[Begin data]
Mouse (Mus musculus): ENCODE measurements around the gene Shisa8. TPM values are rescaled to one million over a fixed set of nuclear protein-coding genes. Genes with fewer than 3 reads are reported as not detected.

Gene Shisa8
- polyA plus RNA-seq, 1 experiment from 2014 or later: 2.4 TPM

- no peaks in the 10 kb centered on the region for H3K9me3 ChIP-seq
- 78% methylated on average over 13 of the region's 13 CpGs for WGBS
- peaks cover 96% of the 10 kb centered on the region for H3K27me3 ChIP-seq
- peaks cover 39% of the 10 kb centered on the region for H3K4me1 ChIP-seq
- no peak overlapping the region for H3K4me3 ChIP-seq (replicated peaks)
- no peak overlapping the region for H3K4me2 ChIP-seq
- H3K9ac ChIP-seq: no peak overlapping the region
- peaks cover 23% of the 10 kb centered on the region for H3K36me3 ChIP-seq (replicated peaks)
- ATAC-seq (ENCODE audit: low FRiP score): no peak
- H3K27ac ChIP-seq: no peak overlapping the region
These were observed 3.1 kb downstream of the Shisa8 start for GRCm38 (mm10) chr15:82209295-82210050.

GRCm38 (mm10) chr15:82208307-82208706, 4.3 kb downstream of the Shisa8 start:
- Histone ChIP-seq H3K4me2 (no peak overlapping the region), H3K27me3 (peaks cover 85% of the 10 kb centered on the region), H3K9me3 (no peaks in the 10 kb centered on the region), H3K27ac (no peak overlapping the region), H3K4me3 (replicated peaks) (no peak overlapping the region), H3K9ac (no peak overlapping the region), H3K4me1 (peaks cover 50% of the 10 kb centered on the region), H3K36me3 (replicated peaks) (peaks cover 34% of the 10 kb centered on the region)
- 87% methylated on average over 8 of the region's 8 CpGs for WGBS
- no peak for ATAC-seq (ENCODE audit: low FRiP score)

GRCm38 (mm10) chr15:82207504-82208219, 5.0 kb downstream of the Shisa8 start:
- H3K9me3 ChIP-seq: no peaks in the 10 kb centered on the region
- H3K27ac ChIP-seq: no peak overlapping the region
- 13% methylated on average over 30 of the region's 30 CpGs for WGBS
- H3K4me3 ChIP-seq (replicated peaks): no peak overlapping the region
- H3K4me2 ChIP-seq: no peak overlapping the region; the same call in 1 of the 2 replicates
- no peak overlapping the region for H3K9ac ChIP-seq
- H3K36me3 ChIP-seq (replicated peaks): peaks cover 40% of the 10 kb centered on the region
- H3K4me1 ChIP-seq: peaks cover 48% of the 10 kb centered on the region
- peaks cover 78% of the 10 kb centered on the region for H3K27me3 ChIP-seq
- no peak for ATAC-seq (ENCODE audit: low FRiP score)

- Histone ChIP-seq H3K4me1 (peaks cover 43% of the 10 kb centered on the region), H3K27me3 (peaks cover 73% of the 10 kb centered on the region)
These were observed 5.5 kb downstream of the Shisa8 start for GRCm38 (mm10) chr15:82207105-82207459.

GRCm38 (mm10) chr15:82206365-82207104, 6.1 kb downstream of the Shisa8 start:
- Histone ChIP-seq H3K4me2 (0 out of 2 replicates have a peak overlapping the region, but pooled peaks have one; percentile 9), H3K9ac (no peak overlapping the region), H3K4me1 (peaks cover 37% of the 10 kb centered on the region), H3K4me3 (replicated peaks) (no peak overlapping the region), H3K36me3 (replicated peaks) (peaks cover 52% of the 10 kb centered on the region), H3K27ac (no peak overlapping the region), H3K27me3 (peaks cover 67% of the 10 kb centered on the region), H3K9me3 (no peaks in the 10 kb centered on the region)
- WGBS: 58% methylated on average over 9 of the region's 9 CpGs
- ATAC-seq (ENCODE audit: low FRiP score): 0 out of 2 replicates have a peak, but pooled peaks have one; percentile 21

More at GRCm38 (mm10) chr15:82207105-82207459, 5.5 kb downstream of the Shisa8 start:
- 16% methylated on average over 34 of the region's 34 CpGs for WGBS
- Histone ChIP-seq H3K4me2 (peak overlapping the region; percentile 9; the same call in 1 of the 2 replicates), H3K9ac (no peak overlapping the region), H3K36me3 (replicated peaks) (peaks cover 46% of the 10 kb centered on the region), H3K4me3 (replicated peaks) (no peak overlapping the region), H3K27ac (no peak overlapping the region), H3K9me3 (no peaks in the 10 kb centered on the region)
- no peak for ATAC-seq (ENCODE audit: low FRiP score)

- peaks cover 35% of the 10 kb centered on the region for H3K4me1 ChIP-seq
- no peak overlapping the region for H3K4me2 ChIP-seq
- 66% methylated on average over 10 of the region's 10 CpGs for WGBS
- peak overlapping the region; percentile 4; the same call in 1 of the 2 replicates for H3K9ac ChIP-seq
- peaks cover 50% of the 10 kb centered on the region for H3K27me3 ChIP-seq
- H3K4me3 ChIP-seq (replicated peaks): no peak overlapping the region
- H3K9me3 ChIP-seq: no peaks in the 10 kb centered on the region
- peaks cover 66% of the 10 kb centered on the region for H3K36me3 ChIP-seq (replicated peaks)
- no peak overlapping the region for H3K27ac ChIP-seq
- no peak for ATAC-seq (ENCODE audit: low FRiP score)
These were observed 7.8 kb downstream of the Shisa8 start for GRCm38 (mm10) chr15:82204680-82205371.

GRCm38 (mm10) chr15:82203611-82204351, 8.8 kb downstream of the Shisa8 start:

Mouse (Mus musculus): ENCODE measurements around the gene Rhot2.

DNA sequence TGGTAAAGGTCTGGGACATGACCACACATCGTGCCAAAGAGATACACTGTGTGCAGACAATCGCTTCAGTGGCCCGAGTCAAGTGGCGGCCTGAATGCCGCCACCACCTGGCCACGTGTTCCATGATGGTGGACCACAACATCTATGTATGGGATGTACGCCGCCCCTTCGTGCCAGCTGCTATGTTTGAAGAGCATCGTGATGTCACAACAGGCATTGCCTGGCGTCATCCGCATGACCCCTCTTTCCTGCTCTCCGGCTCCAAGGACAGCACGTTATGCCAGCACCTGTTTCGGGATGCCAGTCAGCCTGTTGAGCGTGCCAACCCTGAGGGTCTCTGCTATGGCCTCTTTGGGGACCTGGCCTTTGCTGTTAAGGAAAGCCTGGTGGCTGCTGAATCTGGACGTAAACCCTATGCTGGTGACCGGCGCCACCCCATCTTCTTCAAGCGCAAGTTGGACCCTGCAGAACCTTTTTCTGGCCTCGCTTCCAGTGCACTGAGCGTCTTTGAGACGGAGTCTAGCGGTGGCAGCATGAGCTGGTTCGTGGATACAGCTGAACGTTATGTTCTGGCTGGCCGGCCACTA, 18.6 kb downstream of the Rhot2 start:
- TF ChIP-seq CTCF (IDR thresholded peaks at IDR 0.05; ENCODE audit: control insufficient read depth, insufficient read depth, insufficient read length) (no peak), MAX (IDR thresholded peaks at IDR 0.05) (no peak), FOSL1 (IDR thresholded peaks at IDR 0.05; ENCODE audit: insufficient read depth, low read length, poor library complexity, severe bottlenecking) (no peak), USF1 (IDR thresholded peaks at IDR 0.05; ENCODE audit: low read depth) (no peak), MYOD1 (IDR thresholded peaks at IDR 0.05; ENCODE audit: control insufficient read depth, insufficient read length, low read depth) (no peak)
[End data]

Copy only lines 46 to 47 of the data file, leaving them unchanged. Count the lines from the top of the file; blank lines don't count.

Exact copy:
- H3K9me3 ChIP-seq: no peaks in the 10 kb centered on the region
- peaks cover 66% of the 10 kb centered on the region for H3K36me3 ChIP-seq (replicated peaks)